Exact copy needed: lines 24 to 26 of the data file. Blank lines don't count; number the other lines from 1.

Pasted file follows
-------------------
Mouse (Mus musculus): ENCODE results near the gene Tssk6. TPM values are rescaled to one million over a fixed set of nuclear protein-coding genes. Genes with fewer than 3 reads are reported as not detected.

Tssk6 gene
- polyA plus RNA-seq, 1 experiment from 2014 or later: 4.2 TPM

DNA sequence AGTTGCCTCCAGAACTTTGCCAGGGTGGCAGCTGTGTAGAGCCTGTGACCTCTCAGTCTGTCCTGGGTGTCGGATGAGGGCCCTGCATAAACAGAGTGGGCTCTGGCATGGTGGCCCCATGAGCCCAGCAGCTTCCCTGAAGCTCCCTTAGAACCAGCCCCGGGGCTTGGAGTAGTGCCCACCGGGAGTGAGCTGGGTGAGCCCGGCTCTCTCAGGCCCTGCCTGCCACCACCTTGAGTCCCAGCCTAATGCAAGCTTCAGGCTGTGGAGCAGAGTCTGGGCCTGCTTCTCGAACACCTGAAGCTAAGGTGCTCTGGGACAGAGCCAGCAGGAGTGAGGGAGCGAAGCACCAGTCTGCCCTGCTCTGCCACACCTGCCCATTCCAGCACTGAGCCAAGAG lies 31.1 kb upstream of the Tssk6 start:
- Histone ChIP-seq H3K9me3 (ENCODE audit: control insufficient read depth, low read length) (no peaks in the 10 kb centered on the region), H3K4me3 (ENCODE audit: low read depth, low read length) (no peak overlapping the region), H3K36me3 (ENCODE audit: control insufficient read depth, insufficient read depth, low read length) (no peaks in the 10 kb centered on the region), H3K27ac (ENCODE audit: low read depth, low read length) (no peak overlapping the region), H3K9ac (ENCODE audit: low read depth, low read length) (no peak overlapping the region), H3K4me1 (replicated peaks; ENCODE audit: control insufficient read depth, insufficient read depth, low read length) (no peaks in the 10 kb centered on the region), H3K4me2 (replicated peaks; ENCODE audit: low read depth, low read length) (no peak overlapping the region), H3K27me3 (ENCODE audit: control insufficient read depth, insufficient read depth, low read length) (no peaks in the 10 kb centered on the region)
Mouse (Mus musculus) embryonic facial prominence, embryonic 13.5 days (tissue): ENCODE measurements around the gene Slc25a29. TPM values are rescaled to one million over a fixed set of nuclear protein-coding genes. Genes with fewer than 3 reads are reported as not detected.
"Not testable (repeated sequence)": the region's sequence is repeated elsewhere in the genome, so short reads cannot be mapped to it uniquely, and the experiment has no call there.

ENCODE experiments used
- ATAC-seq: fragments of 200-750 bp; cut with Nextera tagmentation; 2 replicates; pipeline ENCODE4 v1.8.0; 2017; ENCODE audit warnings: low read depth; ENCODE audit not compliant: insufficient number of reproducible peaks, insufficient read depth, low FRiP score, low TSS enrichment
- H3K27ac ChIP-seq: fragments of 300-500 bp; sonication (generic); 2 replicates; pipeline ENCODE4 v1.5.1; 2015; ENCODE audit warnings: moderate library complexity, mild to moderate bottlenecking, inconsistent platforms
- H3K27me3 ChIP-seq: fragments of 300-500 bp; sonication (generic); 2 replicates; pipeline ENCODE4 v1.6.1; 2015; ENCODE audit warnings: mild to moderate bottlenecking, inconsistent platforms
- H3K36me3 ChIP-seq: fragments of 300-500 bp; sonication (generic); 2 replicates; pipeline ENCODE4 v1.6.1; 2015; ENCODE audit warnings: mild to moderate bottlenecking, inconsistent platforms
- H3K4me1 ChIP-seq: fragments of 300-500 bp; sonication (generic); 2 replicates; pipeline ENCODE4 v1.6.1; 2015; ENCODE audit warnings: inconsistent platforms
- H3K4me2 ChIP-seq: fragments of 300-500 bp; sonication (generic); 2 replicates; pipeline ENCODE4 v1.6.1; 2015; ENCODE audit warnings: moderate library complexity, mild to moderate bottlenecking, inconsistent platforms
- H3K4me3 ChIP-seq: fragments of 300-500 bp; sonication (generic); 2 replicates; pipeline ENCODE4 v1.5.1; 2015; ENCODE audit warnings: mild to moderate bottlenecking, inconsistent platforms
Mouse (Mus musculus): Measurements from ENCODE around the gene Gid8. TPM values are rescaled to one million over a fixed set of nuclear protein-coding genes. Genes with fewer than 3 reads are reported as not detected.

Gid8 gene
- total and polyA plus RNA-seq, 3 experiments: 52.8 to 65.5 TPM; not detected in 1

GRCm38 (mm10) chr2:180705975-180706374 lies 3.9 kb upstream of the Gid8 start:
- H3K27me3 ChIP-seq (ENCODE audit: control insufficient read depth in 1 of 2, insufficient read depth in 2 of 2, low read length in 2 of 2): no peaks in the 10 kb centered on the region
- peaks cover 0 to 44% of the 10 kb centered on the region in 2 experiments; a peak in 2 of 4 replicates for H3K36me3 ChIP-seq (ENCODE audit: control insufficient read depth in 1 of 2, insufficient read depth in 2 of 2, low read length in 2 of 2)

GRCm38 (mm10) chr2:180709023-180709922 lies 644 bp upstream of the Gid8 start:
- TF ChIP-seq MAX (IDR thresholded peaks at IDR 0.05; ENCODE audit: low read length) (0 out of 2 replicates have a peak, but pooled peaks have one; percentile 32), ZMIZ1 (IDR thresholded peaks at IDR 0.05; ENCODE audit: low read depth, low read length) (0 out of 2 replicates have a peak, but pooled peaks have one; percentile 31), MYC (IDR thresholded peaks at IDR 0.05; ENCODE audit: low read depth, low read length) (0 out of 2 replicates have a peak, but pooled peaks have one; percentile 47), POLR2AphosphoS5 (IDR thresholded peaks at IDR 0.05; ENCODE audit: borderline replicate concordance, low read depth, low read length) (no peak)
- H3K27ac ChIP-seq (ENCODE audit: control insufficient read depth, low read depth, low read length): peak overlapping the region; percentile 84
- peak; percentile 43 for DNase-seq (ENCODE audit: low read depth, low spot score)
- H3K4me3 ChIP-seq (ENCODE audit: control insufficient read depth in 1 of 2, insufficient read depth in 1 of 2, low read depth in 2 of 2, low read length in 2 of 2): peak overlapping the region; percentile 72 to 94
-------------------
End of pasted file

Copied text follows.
- H3K27ac ChIP-seq (ENCODE audit: control insufficient read depth, low read depth, low read length): peak overlapping the region; percentile 84
- peak; percentile 43 for DNase-seq (ENCODE audit: low read depth, low spot score)
- H3K4me3 ChIP-seq (ENCODE audit: control insufficient read depth in 1 of 2, insufficient read depth in 1 of 2, low read depth in 2 of 2, low read length in 2 of 2): peak overlapping the region; percentile 72 to 94